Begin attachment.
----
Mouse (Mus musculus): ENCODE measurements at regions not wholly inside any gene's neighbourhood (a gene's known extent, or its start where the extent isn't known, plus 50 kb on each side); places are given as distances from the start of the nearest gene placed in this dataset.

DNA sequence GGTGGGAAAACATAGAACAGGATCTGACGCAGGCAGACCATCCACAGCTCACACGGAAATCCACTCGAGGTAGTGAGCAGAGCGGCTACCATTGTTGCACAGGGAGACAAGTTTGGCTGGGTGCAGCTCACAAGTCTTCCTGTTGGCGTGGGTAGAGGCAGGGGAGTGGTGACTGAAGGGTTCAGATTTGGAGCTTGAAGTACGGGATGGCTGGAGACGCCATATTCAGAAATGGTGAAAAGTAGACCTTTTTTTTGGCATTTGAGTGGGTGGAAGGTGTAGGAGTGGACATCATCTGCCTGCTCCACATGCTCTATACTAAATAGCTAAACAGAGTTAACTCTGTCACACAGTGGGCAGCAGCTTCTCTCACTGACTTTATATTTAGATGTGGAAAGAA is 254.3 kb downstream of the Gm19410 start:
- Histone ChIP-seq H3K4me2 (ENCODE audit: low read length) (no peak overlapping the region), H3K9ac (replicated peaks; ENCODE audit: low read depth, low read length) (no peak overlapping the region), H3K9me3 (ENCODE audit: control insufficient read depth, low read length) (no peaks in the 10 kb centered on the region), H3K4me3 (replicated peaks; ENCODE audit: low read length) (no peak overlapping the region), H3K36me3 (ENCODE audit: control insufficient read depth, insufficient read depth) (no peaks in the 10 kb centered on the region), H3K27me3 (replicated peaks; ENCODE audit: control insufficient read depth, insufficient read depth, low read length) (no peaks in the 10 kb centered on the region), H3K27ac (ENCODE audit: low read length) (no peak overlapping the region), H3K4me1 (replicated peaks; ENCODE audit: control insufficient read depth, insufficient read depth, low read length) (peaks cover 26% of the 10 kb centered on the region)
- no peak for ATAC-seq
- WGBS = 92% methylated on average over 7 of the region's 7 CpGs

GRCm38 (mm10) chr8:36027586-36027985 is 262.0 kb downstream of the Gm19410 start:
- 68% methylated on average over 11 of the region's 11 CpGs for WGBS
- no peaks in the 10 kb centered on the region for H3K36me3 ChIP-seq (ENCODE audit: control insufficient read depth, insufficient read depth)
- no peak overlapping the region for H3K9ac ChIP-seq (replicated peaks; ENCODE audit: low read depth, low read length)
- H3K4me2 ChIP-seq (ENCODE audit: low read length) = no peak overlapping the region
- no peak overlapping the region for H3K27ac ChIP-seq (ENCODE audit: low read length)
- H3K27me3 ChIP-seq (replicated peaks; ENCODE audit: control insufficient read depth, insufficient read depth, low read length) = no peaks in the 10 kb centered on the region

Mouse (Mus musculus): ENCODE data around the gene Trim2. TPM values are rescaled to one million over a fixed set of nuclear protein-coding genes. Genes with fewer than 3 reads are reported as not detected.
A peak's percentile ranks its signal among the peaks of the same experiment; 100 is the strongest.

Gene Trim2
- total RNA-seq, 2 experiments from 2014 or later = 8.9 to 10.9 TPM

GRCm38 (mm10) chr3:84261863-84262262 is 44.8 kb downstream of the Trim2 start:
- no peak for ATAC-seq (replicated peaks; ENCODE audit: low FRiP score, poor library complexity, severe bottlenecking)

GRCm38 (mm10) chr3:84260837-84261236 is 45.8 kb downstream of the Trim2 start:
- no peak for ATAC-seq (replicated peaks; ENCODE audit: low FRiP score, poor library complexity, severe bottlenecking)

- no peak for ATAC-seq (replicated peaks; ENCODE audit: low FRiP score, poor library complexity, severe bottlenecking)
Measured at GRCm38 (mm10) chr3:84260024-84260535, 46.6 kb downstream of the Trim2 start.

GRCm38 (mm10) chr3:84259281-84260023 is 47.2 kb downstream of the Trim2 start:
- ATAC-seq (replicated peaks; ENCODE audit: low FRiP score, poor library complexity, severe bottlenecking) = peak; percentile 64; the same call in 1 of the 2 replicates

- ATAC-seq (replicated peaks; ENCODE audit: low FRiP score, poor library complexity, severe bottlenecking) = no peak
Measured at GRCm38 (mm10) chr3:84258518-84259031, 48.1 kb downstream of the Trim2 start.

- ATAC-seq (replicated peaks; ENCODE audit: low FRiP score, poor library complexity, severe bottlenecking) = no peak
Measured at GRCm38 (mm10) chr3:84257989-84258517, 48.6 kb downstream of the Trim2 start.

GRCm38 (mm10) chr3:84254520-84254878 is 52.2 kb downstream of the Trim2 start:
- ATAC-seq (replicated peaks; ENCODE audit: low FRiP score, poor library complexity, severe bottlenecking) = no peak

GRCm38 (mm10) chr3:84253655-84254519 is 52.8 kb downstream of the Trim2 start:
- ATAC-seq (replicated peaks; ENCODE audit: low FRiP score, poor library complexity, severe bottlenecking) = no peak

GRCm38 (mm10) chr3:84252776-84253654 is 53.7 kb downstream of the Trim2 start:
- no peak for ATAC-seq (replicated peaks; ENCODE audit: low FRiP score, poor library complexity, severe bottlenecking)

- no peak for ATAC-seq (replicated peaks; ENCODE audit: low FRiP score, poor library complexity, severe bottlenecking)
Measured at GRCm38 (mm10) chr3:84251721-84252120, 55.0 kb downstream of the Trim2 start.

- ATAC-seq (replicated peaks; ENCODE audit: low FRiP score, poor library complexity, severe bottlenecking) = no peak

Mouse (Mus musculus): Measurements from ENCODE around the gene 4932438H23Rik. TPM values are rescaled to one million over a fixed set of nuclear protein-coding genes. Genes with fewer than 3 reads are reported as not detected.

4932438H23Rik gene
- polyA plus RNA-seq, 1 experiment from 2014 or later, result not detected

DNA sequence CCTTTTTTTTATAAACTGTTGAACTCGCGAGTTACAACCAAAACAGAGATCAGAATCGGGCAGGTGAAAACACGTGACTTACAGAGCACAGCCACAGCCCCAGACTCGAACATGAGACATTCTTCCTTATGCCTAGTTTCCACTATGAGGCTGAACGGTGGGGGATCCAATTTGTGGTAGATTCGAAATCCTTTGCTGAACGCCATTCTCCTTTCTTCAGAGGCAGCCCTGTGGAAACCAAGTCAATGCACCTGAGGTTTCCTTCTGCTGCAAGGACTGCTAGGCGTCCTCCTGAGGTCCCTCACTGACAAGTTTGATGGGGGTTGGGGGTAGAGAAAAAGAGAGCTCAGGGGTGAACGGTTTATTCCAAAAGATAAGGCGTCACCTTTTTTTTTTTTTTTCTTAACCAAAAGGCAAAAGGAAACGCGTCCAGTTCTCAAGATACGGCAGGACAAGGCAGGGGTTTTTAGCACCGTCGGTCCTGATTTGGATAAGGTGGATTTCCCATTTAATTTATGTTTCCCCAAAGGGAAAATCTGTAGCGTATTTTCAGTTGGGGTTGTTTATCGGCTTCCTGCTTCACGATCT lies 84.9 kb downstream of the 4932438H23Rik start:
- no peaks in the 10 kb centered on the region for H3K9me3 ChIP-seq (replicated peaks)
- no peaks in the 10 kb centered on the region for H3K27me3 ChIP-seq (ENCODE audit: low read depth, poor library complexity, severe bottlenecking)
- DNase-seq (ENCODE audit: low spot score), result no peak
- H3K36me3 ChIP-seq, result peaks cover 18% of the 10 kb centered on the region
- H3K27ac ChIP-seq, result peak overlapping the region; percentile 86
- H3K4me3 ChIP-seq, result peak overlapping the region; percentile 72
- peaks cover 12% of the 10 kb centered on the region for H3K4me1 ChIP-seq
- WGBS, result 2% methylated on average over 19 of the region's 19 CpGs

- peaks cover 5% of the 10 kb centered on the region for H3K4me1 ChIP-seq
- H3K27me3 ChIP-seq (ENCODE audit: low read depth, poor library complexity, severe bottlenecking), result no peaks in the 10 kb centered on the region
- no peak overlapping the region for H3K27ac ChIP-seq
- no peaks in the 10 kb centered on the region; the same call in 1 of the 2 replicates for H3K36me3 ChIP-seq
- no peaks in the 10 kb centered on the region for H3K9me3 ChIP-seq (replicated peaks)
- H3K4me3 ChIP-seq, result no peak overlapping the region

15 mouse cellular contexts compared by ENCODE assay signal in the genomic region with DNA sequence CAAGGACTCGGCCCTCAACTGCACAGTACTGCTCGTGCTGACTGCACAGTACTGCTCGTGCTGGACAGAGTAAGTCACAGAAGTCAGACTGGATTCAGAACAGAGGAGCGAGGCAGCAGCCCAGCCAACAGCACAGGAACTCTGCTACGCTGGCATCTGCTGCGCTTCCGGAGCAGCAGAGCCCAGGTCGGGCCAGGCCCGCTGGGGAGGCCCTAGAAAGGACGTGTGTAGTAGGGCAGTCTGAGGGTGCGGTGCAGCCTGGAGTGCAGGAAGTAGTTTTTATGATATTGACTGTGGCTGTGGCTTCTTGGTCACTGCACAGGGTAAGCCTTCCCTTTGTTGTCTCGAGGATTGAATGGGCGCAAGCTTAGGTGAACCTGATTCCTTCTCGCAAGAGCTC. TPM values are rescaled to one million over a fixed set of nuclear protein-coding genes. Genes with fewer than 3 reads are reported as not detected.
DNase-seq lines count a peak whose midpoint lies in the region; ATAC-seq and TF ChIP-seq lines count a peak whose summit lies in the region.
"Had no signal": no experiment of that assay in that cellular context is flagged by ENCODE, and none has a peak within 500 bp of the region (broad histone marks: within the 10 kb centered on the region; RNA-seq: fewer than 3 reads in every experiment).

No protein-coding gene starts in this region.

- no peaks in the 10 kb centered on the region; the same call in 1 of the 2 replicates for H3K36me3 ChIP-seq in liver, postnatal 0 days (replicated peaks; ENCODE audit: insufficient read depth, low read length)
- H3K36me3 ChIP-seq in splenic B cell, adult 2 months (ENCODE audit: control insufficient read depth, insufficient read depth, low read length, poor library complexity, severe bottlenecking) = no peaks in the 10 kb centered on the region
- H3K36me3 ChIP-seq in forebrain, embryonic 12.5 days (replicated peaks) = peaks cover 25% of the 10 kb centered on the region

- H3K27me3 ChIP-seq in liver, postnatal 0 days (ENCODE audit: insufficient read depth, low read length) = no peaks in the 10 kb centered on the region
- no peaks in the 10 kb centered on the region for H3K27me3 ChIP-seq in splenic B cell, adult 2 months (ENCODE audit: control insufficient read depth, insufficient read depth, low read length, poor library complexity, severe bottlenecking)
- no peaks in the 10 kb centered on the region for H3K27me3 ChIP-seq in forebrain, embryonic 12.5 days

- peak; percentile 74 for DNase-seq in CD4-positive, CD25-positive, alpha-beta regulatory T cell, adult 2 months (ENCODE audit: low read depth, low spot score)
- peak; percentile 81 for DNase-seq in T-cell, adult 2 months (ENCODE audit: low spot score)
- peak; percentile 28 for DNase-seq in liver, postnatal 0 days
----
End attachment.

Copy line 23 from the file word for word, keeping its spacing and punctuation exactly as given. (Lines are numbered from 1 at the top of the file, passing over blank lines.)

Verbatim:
GRCm38 (mm10) chr3:84259281-84260023 is 47.2 kb downstream of the Trim2 start: